Not the End Yet

My internship at International Bridges to Justice is sadly coming to an end this week. From my project of putting together a learning module on the subject of "virtual advocacy in the time of Covid-19," I have learned a great deal in terms of how an attorney can better represent her client when the judicial proceedings are conducted virtually online.

Although the outbreak of a pandemic has caught people off guard, the trend of virtually conducting judicial proceedings is not entirely unexpected. Compared to other disciplines, the adoption of technological innovations in the judicial system might be relatively a delayed one but there is no doubt that such changes would arrive, sooner or later. If anything, Covid-19 has acted as a catalyst in accelerating those changes. But the real question is not when but how will this revolution take place. Will the jurors be able to understand the weight of their decision when they only be shown the defendant’s headshot on a screen? At law school, the professors taught us that the law is not only a rational and intelligent system of knowledge, but a discipline unique for its human impact. After all, even debates over the most pure legal issues will nevertheless have important implications in people’s lives.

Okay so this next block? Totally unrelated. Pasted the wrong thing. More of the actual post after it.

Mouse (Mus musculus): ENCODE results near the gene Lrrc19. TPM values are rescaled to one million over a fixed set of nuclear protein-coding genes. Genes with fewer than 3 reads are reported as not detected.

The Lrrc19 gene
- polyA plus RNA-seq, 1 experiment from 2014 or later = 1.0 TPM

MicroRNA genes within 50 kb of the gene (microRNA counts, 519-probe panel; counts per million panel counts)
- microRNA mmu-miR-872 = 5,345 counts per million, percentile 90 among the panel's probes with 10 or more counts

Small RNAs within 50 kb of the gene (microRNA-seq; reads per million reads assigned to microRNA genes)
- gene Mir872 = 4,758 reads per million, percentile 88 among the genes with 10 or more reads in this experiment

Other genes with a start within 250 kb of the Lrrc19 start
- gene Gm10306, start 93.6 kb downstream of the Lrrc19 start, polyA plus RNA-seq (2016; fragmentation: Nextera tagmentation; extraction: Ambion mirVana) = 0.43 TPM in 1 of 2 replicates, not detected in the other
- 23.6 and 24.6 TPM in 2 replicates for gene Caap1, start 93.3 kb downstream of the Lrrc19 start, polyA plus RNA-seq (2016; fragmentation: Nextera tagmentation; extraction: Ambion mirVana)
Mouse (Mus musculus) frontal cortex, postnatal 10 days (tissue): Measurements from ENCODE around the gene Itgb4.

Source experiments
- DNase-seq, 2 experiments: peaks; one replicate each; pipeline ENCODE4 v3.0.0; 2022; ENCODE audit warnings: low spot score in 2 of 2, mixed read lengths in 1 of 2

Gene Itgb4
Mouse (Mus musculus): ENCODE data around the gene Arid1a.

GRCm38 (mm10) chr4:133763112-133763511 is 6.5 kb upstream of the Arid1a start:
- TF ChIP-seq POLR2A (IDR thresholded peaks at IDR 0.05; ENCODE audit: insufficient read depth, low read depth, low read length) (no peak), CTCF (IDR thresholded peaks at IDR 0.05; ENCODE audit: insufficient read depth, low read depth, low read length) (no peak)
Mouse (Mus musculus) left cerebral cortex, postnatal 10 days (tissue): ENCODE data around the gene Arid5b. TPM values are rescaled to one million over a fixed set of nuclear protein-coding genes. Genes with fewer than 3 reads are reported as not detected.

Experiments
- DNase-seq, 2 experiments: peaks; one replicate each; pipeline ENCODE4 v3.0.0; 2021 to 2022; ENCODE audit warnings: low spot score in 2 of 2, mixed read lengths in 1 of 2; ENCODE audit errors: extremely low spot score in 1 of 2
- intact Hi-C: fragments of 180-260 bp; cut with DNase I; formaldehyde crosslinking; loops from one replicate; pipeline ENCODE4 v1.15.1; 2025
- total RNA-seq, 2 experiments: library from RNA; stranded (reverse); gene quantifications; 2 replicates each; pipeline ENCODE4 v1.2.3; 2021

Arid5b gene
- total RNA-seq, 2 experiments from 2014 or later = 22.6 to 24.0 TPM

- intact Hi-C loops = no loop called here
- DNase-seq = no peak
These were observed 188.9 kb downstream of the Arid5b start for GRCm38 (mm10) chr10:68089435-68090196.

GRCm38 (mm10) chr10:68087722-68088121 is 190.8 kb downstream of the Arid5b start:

In my research for IBJ, I have read a lot of guide on how to replicate the in-person experience of being in an actual court as if the defendant is physically present there via technology. But there is no doubt that a virtual trial will never be the same as an in-person one; just as human interactions via social medias would never be the same as actually meeting and talking to friends over a cup of coffee. In my judicial internship, the judge that I worked for told me an anecdote of a medical malpractice case where a juror had a sudden medical condition during trial and the allegedly malpracticed defendant-doctor, ironically, leapt to perform CPR on her in a heartbeat. As a result, a new trial had to be ordered since that jury was obviously biased from having witnessed the spontaneous“heroic” act done by the defendant. However, it is rather difficult to imagine an event like that taking place in a world of only virtual proceedings.

Nevertheless, there are certainly scenarios, such as a pandemic, where in-person participation in judicial proceedings is simply not possible. In those cases, the need for effective virtual advocacy becomes extremely crucial and relevant. And as lawyers, we should be informed and trained on how to better represent our clients when such condition arises. One thing for sure, the process of transitioning to virtual judicial proceedings will be an ongoing case requiring numerous necessary adjustments. As for how to approach these new issues in such an unknown territory, that will be both a challenge and an exciting opportunity for our generation of lawyers.